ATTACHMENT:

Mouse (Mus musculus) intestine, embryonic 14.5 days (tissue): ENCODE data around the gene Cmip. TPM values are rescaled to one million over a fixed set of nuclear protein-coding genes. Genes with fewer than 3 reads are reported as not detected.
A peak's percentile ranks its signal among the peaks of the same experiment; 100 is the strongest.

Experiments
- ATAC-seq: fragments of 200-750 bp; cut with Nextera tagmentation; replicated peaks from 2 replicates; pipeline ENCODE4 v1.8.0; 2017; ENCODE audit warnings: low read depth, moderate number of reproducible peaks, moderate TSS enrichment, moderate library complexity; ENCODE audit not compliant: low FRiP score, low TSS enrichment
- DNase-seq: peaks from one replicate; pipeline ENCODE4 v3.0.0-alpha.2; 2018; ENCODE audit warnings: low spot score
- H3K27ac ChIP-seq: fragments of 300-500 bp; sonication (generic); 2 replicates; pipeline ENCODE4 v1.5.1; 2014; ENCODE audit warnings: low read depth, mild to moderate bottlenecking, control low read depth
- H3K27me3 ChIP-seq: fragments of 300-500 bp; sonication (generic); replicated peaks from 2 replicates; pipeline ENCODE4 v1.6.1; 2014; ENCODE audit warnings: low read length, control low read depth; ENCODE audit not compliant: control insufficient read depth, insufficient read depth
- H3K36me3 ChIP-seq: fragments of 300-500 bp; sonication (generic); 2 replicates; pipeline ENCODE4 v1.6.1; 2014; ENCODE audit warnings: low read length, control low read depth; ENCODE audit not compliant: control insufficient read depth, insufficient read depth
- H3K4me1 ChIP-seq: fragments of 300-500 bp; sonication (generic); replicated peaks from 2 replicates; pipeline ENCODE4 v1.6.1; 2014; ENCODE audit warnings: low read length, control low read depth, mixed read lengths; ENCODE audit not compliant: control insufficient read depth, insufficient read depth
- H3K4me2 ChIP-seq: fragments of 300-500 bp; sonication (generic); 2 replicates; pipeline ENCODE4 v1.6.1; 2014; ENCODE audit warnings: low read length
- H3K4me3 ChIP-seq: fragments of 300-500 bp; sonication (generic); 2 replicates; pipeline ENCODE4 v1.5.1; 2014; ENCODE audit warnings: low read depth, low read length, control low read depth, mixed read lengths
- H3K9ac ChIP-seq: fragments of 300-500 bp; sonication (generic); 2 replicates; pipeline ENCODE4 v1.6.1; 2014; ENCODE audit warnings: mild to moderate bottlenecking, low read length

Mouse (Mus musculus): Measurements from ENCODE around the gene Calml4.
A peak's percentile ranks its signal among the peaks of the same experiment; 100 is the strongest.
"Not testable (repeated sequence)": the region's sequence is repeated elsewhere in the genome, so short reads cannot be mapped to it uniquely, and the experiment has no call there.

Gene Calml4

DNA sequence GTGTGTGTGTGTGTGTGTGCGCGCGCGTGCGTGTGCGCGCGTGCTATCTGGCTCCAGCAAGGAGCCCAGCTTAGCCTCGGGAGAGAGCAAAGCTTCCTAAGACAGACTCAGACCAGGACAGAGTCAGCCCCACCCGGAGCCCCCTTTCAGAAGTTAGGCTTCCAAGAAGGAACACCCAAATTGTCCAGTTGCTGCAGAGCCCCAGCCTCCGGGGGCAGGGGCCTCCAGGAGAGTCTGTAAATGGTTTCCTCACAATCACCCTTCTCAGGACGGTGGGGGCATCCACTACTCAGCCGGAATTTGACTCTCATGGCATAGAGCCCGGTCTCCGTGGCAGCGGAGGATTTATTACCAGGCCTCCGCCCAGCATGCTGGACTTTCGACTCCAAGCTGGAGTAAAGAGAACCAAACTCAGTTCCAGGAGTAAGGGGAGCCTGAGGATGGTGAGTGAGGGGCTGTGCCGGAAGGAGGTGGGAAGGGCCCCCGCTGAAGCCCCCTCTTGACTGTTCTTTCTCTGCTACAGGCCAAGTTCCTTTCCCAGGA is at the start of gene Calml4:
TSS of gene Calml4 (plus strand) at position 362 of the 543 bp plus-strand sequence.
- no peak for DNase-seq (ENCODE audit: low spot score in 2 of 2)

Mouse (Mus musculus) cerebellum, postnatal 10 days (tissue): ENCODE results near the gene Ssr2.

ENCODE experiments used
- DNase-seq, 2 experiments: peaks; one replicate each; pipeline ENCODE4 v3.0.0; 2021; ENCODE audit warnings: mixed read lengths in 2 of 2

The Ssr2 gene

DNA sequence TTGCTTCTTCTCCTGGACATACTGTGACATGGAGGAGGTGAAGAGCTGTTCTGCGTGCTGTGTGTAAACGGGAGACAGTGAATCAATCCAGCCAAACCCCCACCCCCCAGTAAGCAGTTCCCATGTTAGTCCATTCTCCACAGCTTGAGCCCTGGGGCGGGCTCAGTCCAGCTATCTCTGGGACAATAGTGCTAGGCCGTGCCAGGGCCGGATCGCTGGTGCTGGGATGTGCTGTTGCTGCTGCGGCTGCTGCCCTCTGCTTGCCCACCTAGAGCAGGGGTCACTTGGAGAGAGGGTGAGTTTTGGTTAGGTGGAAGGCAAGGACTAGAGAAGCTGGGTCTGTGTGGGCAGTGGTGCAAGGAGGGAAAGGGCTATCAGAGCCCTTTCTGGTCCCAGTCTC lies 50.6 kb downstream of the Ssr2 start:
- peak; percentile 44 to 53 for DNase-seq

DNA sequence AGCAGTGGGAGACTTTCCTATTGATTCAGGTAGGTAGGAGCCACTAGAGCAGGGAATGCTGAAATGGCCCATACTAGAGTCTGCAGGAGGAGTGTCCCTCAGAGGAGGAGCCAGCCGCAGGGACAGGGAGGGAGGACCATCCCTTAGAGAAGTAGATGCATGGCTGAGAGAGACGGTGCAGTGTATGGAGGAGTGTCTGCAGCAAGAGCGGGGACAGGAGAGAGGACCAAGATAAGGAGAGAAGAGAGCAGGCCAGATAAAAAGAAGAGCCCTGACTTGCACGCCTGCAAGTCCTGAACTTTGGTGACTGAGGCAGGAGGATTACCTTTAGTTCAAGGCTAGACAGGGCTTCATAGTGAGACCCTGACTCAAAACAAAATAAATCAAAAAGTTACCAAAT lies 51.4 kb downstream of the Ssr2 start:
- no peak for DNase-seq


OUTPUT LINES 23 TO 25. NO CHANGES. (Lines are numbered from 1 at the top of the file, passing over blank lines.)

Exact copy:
The Ssr2 gene

DNA sequence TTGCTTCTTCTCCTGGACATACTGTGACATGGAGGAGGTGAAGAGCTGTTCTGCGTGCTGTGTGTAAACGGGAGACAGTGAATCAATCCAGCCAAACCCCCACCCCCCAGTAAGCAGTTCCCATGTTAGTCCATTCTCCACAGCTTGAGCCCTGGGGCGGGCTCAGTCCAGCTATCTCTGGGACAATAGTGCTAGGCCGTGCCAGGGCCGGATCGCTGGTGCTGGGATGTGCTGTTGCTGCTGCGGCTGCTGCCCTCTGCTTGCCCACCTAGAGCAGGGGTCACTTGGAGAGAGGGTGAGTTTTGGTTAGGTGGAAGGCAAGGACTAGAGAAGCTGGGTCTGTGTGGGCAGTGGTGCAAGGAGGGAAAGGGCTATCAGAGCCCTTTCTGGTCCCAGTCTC lies 50.6 kb downstream of the Ssr2 start:
- peak; percentile 44 to 53 for DNase-seq